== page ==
# Effects of Initial Porosity and Water Pressure on Seepage-Erosion Properties of Water Inrush in Completely Weathered Granite.

1. IntroductionIn recent years, a large number of tunnels have been constructed in unfavorable geology such as completely weathered granite, karst, and fault [1-4], causing various challenges to the geotechnical engineers, for example, collapse [5], land subsidence [6], groundwater inflow [7, 8], and total environmental hazards [9]. The completely weathered granite, one of the typical unfavorable geologies, is widely distributed in subtropical, tropical, and humid temperature zones [10-12]. This material has the properties of weak water stability, low strength, and strong disintegration [13]. Under the effect of water, this material erodes rapidly and becomes weak and soil-like as observed in recent field investigations ([1]; [14, 15]). Therefore, tunnel construction in this condition often faces a great risk of water and mud inrush [2, 8, 16], which has become a difficult issue for the tunnel engineers.

In order to analyze and forecast the water inrush, many scholars proposed various simplified methods, such as water inrush coefficient [17, 18], underlying belt theory [19], and key strata model [20]. However, these methods oversimplify the geological conditions and cannot accurately predict the probability of water inrush. Considering the flow properties, some scholars proposed the flow stress coupling models which the flow equation adopted a Darcy or modified Darcy's equation [21-23] and many other analytical and semianalytical solution to predict the water inflow and water inrush ([7, 18, 24]); however, these models do not consider the erosion property and nonlinear flow, which cannot reflect the mechanism of water inrush in completely weathered granite. Furthermore, many research results showed that lithology, water pressure, and pore structure are the key factors causing water inrush [25-27]. For example, [25] analyzed the water inrush of 12 coal seam floors and found that water inrush is more prone to occur with water pressure increasing. Walsh [28] and Wang et al. [29] studied the permeability under different water pressures and confining pressures. Moreover, many researches showed that the critical conditions existed for water inrush, such as water pressure and excavation thickness [4, 30].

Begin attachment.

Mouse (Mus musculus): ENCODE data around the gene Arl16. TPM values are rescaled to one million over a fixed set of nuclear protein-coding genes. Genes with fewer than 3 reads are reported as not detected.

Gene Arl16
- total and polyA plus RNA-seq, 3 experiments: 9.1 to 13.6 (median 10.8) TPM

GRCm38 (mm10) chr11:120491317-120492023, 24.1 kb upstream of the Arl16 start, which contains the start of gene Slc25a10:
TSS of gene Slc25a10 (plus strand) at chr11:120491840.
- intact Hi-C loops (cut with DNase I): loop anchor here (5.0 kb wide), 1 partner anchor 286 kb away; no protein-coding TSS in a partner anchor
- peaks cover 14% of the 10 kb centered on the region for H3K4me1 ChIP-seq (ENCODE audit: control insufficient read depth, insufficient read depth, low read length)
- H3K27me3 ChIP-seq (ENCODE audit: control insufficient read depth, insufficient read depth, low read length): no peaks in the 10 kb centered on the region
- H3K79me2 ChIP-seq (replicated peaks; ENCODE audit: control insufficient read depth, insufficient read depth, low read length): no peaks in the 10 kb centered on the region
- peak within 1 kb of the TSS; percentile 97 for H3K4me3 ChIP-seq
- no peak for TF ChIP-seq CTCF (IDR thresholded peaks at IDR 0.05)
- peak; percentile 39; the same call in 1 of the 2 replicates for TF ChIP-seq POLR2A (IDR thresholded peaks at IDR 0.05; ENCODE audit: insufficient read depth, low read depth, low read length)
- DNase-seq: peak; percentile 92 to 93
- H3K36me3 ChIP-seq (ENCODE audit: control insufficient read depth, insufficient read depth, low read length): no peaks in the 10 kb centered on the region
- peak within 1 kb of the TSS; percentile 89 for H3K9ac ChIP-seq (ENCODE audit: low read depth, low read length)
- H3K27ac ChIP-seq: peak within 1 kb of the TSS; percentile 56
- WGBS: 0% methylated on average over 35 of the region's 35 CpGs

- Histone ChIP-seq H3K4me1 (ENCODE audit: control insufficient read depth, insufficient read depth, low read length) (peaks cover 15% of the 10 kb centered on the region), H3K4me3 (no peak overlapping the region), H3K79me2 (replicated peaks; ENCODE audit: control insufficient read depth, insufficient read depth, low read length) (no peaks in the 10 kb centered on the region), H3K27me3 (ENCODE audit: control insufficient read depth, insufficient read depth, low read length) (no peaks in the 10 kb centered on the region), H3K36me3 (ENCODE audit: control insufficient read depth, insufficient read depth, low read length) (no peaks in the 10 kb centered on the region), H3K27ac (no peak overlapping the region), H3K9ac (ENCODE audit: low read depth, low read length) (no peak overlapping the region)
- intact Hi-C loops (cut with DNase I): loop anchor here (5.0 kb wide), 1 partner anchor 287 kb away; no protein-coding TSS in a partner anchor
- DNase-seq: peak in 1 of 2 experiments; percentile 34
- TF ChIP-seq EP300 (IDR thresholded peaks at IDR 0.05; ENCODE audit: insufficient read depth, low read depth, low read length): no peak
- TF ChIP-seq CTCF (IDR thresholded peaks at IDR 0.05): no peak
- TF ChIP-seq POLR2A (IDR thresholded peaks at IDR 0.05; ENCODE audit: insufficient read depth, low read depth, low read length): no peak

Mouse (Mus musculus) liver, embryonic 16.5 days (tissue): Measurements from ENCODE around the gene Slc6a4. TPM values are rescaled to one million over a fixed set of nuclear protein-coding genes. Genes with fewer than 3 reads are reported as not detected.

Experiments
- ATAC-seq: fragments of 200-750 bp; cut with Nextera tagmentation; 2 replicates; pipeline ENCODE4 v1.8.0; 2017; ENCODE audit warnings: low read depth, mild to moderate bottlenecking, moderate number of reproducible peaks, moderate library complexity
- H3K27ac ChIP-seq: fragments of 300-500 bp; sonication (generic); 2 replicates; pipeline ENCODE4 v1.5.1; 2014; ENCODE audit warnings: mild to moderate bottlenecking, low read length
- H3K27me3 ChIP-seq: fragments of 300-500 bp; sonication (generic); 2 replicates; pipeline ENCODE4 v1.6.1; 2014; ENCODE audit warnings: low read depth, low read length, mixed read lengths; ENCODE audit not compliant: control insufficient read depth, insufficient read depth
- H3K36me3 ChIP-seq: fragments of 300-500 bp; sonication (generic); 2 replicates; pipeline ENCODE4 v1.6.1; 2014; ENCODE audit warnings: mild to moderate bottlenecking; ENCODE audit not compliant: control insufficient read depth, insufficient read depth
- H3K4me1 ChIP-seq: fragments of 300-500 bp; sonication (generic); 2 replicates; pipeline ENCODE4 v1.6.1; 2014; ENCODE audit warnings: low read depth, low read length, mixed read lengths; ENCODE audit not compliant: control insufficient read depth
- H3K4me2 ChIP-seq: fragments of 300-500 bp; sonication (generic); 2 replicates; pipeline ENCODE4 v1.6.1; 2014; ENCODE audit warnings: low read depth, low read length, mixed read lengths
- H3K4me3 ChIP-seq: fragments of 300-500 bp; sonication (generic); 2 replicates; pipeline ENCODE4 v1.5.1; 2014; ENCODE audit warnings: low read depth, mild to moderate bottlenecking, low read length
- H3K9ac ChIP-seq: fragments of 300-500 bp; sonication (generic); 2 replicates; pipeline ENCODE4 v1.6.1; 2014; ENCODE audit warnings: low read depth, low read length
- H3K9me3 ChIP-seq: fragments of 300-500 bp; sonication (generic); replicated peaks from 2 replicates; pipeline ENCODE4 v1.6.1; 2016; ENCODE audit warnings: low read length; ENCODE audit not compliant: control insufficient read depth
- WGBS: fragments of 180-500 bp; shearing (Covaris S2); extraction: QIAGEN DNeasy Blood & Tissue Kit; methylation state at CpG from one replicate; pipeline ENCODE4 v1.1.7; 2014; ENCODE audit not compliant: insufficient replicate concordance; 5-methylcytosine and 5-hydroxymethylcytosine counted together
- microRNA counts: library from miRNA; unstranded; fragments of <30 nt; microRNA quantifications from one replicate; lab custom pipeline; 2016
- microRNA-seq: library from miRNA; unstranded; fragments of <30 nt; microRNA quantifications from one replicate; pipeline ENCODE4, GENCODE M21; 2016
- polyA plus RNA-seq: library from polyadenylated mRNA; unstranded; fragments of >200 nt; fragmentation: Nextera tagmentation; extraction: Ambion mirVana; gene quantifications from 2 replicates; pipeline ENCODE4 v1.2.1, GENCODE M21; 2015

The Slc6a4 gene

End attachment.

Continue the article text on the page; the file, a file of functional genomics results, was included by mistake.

In view of this, the objectives of this study are to investigate the mass transfer and nonlinear seepage properties of completely weathered granite and to quantify the impacts of water pressure and initial porosity on the water inrush evolution. To do this, we designed a new testing system that can simulate the properties of particle transfer and stress conditions, investigated the seepage-erosion properties under different water pressures and initial porosities, and finally proposed the critical relative conditions for water inrush.

2. Experimental System and Procedure

2.1. Testing System. As shown in Figure 1, a self-designed large-scale triaxial testing system is made up of four parties: a pressure control system, a particle transfer permeability testing system, an automatic data collection equipment, and a water and mud collection equipment. Figure 1 illustrates the system connections and principle.